ECC reiterates importance of new expert study on UHF frequency band
Copenhagen, 26 June 2013 – As the spectrum community gathers together in Brussels for Forum Europe's European Spectrum Management Conference, the Electronic Communications Committee (ECC), the expert group responsible for harmonising the efficient use of the radio spectrum across Europe, reiterates its intention to set up a major study on the future use of UHF frequencies, with a special focus on 470-694 MHz, to consider the most effective spectrum management framework for its future use.
Mark Thomas, Director of the ECC's central office, said: "There has been much discussion about the future use of UHF frequencies, particularly in relation to 700 MHz, and there is a lot of technical work still to do."
He added: "The ECC believes that this work on the 700 MHz band should also be taken into account when a detailed analysis is carried out for the band below 694 MHz to gain a deeper understanding of the technical background to the various policy options to ensure those involved in this debate are better informed and better prepared for the longer term."
The ECC expects to complete its study of the UHF frequency band within a year. A new Task Group (TG6) has been established to take this work forward. It is led by ECC Vice-Chairman, Jaime Afonso, of the Portuguese spectrum regulator, ANACOM.
The meeting at which this decision was taken took place in Toulouse, France, on 18 - 21 June.
Speaking on the same subject after the ECC meeting in Toulouse last week, Eric Fournier, ECC Chairman, said: "The ECC wishes to look beyond a piecemeal approach (‘salami-slicing’) to the use of this prime range of spectrum, and to consider options for a more joined-up strategy, especially for the longer term and below 694 MHz. A particular challenge for us is that the optimum rate of evolution, as well as the ideal longer term equilibrium, is unlikely to be the same throughout Europe."
You can view the full statement made on 21 June 2013 here.
Notes to Editors
1. The band 470-862 MHz is allocated to broadcasting in the International Radio Regulations, and the band 790-862 MHz is also allocated for mobile. The 790-862 MHz range has been harmonised for use by mobile (i.e. for wireless broadband) throughout Europe, although a few CEPT countries will retain other existing services (TV, and an aeronautical navigation system) for several years yet. The frequencies below 790 MHz are mainly used in Europe for broadcasting, with some other uses (e.g. wireless microphones) sharing the spectrum on a secondary basis.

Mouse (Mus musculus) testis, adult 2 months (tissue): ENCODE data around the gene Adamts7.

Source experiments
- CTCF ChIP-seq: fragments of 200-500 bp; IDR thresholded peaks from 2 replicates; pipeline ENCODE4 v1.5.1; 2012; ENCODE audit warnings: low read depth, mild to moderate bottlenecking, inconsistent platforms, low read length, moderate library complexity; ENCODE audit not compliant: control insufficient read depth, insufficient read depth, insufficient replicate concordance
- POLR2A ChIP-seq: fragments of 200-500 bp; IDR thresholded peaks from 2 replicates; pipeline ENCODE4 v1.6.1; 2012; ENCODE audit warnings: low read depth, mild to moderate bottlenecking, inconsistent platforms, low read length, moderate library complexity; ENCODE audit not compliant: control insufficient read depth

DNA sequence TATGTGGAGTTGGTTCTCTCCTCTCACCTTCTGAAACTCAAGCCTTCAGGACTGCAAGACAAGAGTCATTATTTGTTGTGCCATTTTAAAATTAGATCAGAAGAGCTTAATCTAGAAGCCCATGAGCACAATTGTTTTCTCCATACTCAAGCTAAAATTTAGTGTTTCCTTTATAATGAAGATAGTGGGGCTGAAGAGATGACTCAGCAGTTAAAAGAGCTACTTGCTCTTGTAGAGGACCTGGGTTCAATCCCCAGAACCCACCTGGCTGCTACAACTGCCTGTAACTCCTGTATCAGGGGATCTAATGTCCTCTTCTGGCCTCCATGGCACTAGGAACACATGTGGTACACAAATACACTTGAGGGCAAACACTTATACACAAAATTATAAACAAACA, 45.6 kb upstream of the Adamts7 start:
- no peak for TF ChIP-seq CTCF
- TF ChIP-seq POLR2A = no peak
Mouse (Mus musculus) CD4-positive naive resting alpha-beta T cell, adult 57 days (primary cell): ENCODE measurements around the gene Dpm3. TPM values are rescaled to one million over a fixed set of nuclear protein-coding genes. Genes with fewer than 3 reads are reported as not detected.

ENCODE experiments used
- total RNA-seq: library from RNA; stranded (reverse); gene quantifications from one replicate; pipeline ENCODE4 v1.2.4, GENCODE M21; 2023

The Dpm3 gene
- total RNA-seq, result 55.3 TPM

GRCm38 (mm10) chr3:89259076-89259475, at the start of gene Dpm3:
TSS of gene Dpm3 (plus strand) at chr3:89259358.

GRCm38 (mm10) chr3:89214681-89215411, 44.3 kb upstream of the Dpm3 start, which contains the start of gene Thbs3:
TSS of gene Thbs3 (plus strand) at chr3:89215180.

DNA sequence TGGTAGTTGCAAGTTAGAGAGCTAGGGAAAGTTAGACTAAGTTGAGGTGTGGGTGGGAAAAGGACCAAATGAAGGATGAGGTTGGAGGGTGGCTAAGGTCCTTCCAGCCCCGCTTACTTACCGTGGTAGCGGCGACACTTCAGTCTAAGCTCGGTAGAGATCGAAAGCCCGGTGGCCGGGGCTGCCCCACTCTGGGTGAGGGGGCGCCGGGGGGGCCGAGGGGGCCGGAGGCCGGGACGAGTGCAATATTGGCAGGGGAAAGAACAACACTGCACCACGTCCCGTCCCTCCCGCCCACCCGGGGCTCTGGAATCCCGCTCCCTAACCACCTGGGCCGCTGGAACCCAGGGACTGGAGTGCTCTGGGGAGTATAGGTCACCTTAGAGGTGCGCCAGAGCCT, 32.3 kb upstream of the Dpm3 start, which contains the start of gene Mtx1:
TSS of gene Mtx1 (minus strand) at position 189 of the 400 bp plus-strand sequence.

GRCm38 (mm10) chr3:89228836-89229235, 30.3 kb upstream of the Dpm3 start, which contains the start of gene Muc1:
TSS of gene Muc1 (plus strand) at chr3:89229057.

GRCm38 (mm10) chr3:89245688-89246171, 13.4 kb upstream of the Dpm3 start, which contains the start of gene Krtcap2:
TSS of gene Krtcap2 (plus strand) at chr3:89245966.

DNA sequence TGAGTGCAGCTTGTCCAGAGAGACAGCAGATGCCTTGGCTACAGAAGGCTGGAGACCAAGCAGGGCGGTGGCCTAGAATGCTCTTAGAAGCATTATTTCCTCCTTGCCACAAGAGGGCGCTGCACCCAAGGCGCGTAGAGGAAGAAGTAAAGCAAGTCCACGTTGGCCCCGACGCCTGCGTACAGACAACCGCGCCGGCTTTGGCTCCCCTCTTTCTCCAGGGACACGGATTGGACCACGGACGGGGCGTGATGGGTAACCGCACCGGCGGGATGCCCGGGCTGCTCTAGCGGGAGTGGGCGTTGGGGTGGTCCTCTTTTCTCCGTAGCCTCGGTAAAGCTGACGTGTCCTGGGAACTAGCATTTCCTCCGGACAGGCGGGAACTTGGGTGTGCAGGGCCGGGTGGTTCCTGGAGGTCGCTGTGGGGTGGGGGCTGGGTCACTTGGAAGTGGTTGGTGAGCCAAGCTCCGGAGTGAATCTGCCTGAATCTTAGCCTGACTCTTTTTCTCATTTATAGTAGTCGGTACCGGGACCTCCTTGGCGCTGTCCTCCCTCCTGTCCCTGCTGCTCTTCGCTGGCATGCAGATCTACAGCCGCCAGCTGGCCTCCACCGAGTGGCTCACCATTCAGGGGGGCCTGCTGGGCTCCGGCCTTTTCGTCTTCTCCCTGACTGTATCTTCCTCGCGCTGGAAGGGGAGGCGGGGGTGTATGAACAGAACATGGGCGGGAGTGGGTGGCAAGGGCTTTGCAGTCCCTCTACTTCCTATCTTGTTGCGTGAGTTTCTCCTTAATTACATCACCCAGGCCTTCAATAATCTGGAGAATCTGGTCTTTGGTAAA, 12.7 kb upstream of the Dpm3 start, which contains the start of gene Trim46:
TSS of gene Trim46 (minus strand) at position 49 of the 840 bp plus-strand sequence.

2. The International Telecommunications Union (ITU) decided at WRC-12 that the frequency range 694-790 MHz should also be allocated to mobile services on an equal status to broadcasting. WRC-15 will also consider making further allocations to mobile.
3. The technical differences between broadcasting and bi-directional mobile networks make it impractical for neighbouring countries to have different types of service for a long distance from their mutual border.
4. The ECC brings together 48 countries to develop common policies and regulations in electronic communications for Europe, and to provide a focal point for information on spectrum use. Its primary objective is to harmonise the efficient use of the radio spectrum, satellite orbits and numbering resources across Europe. Please visit our website for more information: www.cept.org/ecc.
5. The ECC is supported by its central office, the European Communications Office (ECO), based in Copenhagen, Denmark: www.cept.org/eco.
6. Follow us on Twitter for updates on our spectrum news @CEPT_ECC.
Jaime Afonso – Jaime.email@example.com, tel: +351 21 721 22 40
Mark Thomas – firstname.lastname@example.org, tel: +45 33 89 63 01
Bruno Espinosa – email@example.com, tel: +45 33 89 63 06